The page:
The Berean Expositor
Volume 38 - Page 235 of 249
Index | Zoom
There was still an amount of important matter to be considered as the apostle drew
near to the conclusion of his life's work.  The next to be mentioned by name is
Alexander, who did Paul much evil. But let us leave the apostle with his beloved friend
Luke to solace and cheer, eagerly expecting the coming of his son Timothy and of Mark,
with Tychicus already on his way to Ephesus to fill the breach.
The sands of time are sinking, but the last word has not yet been said, let us therefore
devote one more article at least to these precious moments, before we say "Hail and
farewell" to one of the noblest servants that ever followed Christ.
Hail and Farewell (4: 19 - 22).
pp. 74 - 78
It is fitting that the dispensation which opened so far as its inspired literature is
concerned, with the words "Blessed be God" (Eph. 1: 3), should end with the doxology
with which preceding study closed (II Tim. 4: 18).
This epistle, however, is not the only one where the heart of the apostle as it were
overflows and compels him to add to his "last" word. The reader will remember that in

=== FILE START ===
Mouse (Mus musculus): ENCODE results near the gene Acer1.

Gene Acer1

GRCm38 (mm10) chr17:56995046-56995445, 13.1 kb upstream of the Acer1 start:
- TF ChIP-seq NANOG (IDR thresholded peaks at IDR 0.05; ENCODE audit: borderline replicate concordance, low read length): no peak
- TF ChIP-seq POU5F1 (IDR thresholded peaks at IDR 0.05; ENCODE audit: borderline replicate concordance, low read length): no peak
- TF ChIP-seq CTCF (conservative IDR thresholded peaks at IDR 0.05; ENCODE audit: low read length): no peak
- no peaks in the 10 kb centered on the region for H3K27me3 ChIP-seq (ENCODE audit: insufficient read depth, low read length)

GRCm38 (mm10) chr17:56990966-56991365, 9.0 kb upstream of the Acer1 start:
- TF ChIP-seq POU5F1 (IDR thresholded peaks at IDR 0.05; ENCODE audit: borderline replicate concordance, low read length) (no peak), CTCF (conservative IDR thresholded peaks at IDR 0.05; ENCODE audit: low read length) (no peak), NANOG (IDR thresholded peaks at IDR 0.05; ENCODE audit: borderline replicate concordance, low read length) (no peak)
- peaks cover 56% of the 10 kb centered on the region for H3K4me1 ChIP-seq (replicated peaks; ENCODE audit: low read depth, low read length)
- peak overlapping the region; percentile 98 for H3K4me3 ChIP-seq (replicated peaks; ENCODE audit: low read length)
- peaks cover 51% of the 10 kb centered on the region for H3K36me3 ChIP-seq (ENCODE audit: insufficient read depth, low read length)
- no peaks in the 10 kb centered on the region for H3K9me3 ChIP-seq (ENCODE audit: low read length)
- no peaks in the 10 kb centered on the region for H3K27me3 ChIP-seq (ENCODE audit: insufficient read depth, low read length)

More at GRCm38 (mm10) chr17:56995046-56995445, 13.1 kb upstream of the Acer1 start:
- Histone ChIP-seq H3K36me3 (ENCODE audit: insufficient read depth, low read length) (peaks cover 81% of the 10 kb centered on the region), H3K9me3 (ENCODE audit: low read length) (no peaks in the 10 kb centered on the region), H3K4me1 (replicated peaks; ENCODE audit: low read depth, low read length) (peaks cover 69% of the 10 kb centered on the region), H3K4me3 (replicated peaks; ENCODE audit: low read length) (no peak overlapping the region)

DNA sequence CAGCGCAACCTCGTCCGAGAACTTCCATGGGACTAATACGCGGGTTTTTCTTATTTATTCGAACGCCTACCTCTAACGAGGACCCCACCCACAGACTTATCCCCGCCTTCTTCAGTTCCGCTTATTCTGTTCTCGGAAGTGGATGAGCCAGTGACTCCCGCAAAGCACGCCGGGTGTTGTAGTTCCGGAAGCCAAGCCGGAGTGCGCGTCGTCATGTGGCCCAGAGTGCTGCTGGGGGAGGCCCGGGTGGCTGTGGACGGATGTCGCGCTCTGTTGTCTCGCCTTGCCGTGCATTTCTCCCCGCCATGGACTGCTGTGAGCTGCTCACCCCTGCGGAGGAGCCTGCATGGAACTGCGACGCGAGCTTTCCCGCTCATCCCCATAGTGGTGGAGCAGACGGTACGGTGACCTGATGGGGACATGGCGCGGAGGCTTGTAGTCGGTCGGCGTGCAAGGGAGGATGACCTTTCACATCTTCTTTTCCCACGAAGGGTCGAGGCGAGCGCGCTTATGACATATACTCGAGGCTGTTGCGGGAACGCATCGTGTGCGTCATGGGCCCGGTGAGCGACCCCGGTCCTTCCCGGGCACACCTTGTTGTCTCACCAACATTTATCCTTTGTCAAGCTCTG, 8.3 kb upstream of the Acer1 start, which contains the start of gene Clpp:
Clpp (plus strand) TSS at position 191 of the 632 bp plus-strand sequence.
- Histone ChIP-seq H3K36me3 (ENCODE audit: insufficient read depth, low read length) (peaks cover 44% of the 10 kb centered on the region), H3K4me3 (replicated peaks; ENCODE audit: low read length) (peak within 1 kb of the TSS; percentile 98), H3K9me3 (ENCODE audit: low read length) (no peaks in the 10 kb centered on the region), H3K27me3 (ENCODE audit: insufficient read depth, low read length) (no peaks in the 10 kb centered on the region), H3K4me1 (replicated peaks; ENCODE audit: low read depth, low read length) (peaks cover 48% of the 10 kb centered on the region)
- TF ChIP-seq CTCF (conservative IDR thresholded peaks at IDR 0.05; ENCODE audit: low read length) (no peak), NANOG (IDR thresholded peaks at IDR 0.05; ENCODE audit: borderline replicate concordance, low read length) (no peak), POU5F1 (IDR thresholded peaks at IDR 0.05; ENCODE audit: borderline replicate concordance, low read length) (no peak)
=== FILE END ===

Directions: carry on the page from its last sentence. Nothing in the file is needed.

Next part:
Philippians the apostle said "finally" twice, and that in Romans, there is a doxology in
chapters 1: 25, 9: 5, 11: 36, and that he appears to come to a conclusion twice before
actually doing so (Rom. 15: 33, 16: 20 and 27). Ephesians pronounces a doxology in
the middle of the epistle (3: 21), and Philippians ends in much the same way as does
II Timothy, for after the doxology of Phil. 4: 20, the apostle sends his salutations and
benedictions to every saint in Christ Jesus (4: 21-22). Paul was a man of thanksgiving,
every epistle except that to the Galatians contain the words eucharisteo, echo charin,
eucharistos, eucharistia or charis, 45 references in all. Paul had "endured to the end",
and a thankful spirit was no small contribution to his success. Even on the lower plane of
life, it is true that:
"A merry heart goes all the day,
Your sad tires in a mile-a."
Not only was Paul a man who gave thanks on every possible occasion, he was a man
who loved those who had been given into his charge, so that they were in his mind and
heart, night and day. For some of us it would have been impossible to step down from
the heights of II Tim. 4: 18, to think of sending greetings to a few believers, but it is the
very essence of the apostle's conception of grace that he could and did mingle the
sublime with the homely. It would, we believe, have been a cause of great grief to him,
had he forgotten the simple salutation to "Prisca and Aquila". They had come into his
life when he first set foot in Corinth (Acts 18: 2) and their home had provided not only
a shelter for the apostle himself, but an opportunity to earn a meager livelihood "with his
own hands", and so maintain that independence which he perceived was essential in his